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TAVR provides options to patients who previously had few if any

TAVR patient Jene Hanes

Sam Hanes uses two words over and over again when talking about the lifesaving heart care his mother received last fall at Via Christi Hospital St. Francis: “amazing” and “awesome.”

“They saved my mother’s life and they enhanced the quality of her life,” says Sam, all but speechless by the change in his 79-year-old mother following the transcatheter aortic valve replacement procedure, or TAVR, she had performed in Via Christi’s hybrid operating room last October. “She’s really bounced back.”


His mother, Lennis “Jene” Hanes, had been transferred by her local hospital to Via Christi last August with heart rhythm issues and severe narrowing of her aortic valve.
“She was near death,” says Bassem Chehab, MD, medical director of Via Christi’s structural heart program.

After lengthy discussions with the family about Jene’s limited options, Chehab performed balloon aortic valvuloplasty, a procedure in which a balloon is inserted in the aortic valve, inflated and then deflated to improve blood flow. This served as a temporary fix, giving her time to recover so that the Heart Valve Clinic team at Via Christi could evaluate whether she would be a good candidate for the new, minimally invasive TAVR procedure.

The team determined that she was, and Jene and her family decided to go forward with the only treatment option available to them.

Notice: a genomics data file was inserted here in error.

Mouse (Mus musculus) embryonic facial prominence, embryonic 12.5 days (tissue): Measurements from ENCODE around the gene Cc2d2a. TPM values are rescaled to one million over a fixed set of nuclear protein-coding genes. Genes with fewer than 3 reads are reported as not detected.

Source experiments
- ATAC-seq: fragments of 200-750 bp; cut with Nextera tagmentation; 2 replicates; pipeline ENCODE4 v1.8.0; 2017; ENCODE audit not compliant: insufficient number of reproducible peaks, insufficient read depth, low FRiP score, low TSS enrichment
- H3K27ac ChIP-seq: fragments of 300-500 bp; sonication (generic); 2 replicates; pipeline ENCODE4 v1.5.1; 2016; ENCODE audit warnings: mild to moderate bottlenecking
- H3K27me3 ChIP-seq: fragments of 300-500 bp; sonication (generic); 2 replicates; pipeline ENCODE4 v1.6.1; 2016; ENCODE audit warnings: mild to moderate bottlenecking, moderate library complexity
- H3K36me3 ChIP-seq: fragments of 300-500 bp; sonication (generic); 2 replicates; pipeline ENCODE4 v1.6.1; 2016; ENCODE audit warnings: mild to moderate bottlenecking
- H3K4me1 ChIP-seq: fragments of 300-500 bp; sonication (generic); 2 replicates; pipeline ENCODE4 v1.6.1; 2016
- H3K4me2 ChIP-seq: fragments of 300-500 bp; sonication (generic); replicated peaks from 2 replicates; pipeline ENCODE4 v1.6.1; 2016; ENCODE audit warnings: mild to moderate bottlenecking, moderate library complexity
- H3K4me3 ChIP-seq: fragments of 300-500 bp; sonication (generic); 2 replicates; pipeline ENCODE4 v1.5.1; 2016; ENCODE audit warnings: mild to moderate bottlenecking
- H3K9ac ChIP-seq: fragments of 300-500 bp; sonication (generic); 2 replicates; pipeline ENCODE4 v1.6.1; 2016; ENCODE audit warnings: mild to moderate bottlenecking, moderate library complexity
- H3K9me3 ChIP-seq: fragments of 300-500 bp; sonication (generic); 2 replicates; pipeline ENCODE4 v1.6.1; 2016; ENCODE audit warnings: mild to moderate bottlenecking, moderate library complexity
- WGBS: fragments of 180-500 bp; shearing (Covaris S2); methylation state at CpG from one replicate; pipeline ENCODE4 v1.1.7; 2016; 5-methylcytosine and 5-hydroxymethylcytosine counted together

On Oct. 17, 2013, Jene became the first of approximately a dozen Kansas patients to undergo a TAVR procedure in St. Francis’ new hybrid operating room, which combines the technology of a catheterization lab with high-quality X-ray and other imaging equipment, all within into the sterile environment of an OR. Her physician team included Chehab, cardiothoracic surgeons Brett Grizzell and Sanjay Khicha, cardiologist Richard Steckley and anesthesiologist David Havey.

Within six hours, Jene was up in a chair and by the following morning was walking in the halls. She returned to her Garden City home five days after her surgery and since that time, says Sam, "it's been amazing what my mother has been able to do."

"It really changed my life," says Jene, who before her 30-day check-up already had taken a trip to see family in Amarillo, Texas.

By the time her 90-day check-up rolled around, Jene no longer needed a cane or walker, was caring for herself and the home she shares with Sam, and looking forward to spending more time with her five grandchildren and two great-grandchildren.

Says Sam: “God bless, we came here to St. Francis, where everything just fell into place. It’s been awesome."

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